Previous efforts investigating consumers' response styles during service failure and recovery encounters have focused on behavioural elements and, by and large, neglected the important issue of emotions elicited in this context. The present study uses experienced emotions during service recovery encounters as a way of classifying complainants and links the resultant typology to the relationship quality indicators of satisfaction, trust and commitment. By doing so, it serves as an empirically grounded basis for subsequently deriving strategies and tactics for successful recovery from service failures. The results reveal four distinct emotional response styles which are associated with perceptions of relationship quality following service recovery encounters. Managerial implications of the findings are discussed and future research directions identified.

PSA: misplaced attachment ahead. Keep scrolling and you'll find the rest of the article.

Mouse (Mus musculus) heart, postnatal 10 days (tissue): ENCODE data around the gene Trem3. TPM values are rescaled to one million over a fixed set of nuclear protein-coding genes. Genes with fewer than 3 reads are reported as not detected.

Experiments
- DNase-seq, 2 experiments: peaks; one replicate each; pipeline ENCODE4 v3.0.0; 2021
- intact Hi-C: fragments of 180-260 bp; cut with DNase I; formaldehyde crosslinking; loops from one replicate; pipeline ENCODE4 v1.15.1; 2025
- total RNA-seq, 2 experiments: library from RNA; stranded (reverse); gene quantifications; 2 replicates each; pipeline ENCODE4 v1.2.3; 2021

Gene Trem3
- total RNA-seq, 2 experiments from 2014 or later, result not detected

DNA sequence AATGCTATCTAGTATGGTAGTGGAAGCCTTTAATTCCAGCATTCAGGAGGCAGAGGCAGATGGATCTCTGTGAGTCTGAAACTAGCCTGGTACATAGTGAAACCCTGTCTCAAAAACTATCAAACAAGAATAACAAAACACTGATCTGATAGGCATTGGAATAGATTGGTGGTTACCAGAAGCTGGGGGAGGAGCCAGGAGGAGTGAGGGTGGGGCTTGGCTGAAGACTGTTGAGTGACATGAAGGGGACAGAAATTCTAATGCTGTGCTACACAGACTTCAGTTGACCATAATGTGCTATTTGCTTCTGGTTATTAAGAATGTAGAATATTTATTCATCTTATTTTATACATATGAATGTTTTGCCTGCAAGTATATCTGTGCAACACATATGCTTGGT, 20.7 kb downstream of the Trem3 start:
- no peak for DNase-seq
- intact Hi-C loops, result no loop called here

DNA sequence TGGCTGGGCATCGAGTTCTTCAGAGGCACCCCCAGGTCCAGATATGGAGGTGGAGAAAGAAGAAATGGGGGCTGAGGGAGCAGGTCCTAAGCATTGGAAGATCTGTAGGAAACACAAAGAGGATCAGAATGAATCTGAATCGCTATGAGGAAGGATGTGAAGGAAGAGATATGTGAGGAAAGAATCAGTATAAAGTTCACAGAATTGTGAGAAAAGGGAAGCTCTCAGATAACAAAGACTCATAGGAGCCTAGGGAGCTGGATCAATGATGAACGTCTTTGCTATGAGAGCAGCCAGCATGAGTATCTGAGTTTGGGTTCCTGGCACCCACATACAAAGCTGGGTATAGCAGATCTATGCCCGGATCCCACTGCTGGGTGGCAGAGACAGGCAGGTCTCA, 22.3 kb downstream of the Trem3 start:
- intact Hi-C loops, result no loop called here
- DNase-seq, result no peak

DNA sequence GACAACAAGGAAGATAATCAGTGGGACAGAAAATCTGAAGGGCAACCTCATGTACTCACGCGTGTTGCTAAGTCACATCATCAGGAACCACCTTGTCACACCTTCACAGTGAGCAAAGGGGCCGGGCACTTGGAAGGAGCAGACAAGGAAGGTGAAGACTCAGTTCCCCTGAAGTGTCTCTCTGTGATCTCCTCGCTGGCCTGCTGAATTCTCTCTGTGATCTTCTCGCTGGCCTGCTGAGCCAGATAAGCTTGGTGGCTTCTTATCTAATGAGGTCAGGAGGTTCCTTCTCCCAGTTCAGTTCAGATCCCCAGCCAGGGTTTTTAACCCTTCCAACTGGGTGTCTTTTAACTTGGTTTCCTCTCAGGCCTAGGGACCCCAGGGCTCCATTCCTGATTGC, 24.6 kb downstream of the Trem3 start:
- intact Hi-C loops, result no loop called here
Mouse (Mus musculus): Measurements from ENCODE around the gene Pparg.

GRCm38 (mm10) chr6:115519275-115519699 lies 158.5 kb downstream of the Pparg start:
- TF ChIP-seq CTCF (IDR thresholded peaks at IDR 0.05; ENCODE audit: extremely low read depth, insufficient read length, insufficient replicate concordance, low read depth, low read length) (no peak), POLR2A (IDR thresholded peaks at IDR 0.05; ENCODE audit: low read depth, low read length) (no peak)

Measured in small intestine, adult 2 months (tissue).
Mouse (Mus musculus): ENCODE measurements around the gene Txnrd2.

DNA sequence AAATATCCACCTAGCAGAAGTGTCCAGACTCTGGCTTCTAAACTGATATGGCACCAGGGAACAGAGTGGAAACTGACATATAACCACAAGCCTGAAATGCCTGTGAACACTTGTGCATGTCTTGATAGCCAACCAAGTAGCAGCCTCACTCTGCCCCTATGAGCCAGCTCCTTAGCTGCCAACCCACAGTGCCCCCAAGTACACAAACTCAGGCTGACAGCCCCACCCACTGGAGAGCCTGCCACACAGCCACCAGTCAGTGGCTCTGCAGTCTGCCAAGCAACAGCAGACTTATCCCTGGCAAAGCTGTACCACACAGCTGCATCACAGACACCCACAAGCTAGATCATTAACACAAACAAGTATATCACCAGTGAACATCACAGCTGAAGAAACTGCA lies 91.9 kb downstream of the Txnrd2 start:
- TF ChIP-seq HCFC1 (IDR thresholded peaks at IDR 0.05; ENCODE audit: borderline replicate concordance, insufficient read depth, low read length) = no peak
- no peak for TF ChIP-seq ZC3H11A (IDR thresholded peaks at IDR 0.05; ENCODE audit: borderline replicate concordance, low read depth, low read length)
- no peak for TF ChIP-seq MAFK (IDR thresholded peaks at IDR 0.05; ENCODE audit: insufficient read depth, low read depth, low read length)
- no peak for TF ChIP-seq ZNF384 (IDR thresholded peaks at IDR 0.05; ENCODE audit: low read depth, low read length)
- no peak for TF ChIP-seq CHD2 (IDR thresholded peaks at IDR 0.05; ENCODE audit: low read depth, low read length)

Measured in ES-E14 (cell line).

British Journal of Management – Wiley
Published: Sep 1, 2009
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